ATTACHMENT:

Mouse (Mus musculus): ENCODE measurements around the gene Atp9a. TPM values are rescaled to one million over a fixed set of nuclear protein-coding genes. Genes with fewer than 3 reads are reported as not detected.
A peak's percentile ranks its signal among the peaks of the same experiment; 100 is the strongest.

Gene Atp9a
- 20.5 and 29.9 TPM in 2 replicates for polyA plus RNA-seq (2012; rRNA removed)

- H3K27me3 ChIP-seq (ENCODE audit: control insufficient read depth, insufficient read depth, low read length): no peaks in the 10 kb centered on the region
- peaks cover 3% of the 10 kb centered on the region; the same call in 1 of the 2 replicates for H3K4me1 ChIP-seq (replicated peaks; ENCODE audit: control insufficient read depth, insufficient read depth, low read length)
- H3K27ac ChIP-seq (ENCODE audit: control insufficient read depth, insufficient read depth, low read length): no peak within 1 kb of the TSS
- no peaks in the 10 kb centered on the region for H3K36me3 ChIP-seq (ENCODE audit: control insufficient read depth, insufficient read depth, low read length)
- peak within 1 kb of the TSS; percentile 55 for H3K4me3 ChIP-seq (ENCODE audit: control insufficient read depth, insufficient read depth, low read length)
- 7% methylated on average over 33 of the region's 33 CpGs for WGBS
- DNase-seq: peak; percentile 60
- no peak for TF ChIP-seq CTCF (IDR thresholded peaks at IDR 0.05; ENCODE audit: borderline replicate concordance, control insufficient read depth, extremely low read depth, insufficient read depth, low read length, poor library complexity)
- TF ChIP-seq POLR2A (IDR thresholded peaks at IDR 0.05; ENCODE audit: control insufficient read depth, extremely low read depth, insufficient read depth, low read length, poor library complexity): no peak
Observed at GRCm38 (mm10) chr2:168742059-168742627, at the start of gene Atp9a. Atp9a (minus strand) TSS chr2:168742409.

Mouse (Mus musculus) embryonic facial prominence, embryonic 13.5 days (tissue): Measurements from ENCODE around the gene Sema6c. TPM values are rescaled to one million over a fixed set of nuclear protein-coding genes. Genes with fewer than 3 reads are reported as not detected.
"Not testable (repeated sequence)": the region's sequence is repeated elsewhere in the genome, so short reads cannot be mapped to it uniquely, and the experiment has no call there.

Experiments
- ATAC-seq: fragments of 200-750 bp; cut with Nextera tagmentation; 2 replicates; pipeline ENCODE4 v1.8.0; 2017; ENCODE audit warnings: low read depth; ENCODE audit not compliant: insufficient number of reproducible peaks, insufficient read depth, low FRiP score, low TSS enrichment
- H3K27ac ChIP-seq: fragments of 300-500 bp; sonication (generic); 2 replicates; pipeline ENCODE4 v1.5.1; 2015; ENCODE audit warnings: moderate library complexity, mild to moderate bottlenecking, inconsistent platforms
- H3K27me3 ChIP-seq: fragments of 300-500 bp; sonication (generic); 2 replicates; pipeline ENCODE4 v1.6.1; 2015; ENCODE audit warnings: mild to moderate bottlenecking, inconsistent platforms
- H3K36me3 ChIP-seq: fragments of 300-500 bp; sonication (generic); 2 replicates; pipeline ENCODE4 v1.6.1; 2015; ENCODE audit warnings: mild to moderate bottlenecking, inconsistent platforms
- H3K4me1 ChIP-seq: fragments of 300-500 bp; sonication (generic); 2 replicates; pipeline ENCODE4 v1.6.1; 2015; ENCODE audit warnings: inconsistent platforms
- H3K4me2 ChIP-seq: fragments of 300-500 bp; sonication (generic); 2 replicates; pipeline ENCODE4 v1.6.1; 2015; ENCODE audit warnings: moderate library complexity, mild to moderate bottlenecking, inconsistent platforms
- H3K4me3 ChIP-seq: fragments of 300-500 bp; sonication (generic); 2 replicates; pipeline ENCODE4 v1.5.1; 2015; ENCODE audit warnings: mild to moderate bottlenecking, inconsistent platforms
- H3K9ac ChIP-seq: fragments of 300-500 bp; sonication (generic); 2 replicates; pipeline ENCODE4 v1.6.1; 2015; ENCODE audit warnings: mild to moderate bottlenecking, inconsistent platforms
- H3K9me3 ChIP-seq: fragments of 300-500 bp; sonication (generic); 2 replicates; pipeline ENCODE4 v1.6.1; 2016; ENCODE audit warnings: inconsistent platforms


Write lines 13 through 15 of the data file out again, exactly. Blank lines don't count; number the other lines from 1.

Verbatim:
- TF ChIP-seq POLR2A (IDR thresholded peaks at IDR 0.05; ENCODE audit: control insufficient read depth, extremely low read depth, insufficient read depth, low read length, poor library complexity): no peak
Observed at GRCm38 (mm10) chr2:168742059-168742627, at the start of gene Atp9a. Atp9a (minus strand) TSS chr2:168742409.

Mouse (Mus musculus) embryonic facial prominence, embryonic 13.5 days (tissue): Measurements from ENCODE around the gene Sema6c. TPM values are rescaled to one million over a fixed set of nuclear protein-coding genes. Genes with fewer than 3 reads are reported as not detected.